As we wonder how other humans could rationally resort to an act of violence such as we suffered yesterday, we must carefully excavate our histories. Studying history will reveal in many cases that the U.S. has not participated with good faith in international dialogues and diplomacy. A good place to start is an examination of the U.N. voting records on issues of nuclear weapons proliferation. If there was the slightest suspicion that the Israel-Palestine conflict was relevant to yesterday’s events, the first and most minimal thing we should have done was send somebody to Durban, to take more seriously the concerns that were being raised there about our role in that conflict. We bailed on the obviously necessary Kyoto Protocol on greenhouse gases and we undermined the Montréal Protocol on Biosafety. We stand nearly alone in the world in refusing to do anything about anti-personnel land mines (which are still killing people in Southeast Asia, 25 years after the end of the Vietnam war), the International Convention on the Rights of the Child, and the International Criminal Court. We have protected Israel from international sanction time and time again in cases where they are in clear violation of International Law in their treatment of Palestinians. People working on any of these issues might feel that the U.S. has abandoned rational discourse and can only be communicated with through brute force.
The attacks yesterday have been characterized as attacks on American “freedom”. The buildings that were attacked are indeed potent symbols. But of what kind of freedom? I can hardly imagine that for most Americans (out of work, underpaid, indebted, insecure) the World Trade Center symbolizes anything about “freedom”. And in the eyes of the world, that Center symbolized America’s freedom to exploit workers, to snatch agricultural and natural resources, and to control even the value of nations’ own currencies. The Pentagon symbolizes the fearsome military power which always looms behind our economic forays and which makes our preferences a terrible law in so many parts of the world where people are struggling to control their own destinies. We didn’t like the freedoms chosen in Cuba in 1959, in Chile in 1973, in Grenada in 1979 and we intervened violently to change their courses.
These attacks are intolerable because they were carried out against civilians. But whether these civilians are indeed “innocent” is another claim that occasions reflection. Residents of the U.S. are innocent to varying degrees. Some of the workers in the buildings have little power in this society and indeed live in great fear every day due to their immigration status, skin color, or economic vulnerability. But most of the people in those buildings, like myself, are in no way “innocent” of our country’s relations with the rest of the world. We eat and wear and drive the blood of the third world. We congratulate our war-mongering leaders on violent “humanitarian” adventures without taking the time to carefully study the situations, learn about all alternatives, and consider the incredible cost our actions carry.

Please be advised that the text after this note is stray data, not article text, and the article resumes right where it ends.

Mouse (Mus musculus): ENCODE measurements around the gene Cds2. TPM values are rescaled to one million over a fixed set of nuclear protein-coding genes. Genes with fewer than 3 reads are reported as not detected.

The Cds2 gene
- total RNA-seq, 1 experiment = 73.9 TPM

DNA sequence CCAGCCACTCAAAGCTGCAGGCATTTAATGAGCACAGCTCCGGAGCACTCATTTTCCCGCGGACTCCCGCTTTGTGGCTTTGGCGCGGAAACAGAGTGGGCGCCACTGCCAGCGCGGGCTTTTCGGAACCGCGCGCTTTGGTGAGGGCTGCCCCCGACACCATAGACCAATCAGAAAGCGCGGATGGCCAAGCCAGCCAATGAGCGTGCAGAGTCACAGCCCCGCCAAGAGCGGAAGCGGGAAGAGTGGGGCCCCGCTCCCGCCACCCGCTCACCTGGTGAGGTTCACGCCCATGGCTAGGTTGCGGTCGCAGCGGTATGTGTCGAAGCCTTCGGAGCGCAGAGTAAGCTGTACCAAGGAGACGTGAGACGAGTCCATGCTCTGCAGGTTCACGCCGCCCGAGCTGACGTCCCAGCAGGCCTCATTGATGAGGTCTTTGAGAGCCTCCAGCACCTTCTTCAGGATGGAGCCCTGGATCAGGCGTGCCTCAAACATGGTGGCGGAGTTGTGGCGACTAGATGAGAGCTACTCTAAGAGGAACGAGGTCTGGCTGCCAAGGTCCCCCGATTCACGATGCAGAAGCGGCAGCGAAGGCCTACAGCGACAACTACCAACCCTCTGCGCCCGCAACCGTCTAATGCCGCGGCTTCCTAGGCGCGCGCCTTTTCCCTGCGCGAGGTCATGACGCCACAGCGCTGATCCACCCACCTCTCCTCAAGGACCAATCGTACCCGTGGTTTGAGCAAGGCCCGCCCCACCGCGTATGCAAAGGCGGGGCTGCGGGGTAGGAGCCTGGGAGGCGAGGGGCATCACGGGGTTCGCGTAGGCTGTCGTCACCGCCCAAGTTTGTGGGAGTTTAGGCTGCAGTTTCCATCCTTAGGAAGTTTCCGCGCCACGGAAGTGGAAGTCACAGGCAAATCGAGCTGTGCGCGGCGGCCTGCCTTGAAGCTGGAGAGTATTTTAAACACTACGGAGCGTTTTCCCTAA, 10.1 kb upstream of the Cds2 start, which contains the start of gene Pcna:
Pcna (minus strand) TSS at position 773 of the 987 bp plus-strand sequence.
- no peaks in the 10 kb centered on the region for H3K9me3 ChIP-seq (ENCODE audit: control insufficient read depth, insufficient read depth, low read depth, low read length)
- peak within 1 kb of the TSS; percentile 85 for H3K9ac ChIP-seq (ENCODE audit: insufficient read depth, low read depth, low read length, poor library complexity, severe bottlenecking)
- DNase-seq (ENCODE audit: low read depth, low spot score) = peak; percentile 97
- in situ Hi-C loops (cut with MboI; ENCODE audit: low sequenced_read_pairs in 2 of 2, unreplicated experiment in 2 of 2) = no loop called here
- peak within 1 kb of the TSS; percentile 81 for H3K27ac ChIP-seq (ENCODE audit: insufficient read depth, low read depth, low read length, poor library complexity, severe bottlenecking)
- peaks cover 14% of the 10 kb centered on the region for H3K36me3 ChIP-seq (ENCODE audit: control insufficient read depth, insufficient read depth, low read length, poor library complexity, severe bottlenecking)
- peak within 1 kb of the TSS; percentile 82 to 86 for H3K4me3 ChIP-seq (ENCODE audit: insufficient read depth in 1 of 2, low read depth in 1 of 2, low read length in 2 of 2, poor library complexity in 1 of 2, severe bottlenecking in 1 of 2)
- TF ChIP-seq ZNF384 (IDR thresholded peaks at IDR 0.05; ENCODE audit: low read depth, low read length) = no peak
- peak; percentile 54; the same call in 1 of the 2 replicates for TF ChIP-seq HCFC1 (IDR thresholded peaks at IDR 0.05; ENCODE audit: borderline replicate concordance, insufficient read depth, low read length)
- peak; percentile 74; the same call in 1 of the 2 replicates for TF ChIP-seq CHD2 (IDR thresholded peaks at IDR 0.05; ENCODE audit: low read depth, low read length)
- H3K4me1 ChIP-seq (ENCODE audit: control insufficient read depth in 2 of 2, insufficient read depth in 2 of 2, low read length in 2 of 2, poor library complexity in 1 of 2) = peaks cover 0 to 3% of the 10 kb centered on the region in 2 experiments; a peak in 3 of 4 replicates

Most painfully in the eyes of the world is the fact that we shrug our shoulders helplessly when our elected officials behave unaccountably. The rest of the world knows that we have more civil liberties than most of them. And they depend on us to control the behavior of the world’s mightiest corporations and armies. They expect us to carefully, laboriously, and responsibly bend our institutions to behave in the interests of true justice and democracy. We must be so loyal to democracy and freedom that we are willing to question actions our own nation has taken in their and our names. Hard as it may be, for our own sake, for the meanings of the ideas we hold most dear, and for the safety of all our fellow humans, we must respond to a great injustice by examining the possibility that even if the hijackers were foreign, we may be the harbor.
Dr. Amory Starr
Department of Sociology
Colorado State University
“We urge Congress and George Bush that whatever response or policy the U.S. develops it will be clear that this nation will no longer target civilians, or accept any policy by any nation which targets civilians. This would mean an end to the sanctions against Iraq, which have caused the deaths of hundreds of thousands of civilians. It would mean not only a condemnation of terrorism by Palestinians but also the policy of assassination of the Palestinian leadership by Israel, and the ruthless repression of the Palestinian population…” David McReynolds, for the War Resisters League email@example.com
for news, see http://www.alternet.org
for more analysis of international relations, see http://www.zmag.org
other important points to pay attention to from today’s 474 class:
* who benefits & who loses? make lists!
* the primacy of the economy
* does are government really give a shit about us?
* the loss of civil liberties which will result from increased racial profiling, personal surveillance, and militarization all in the name of anti-terrorism to protect us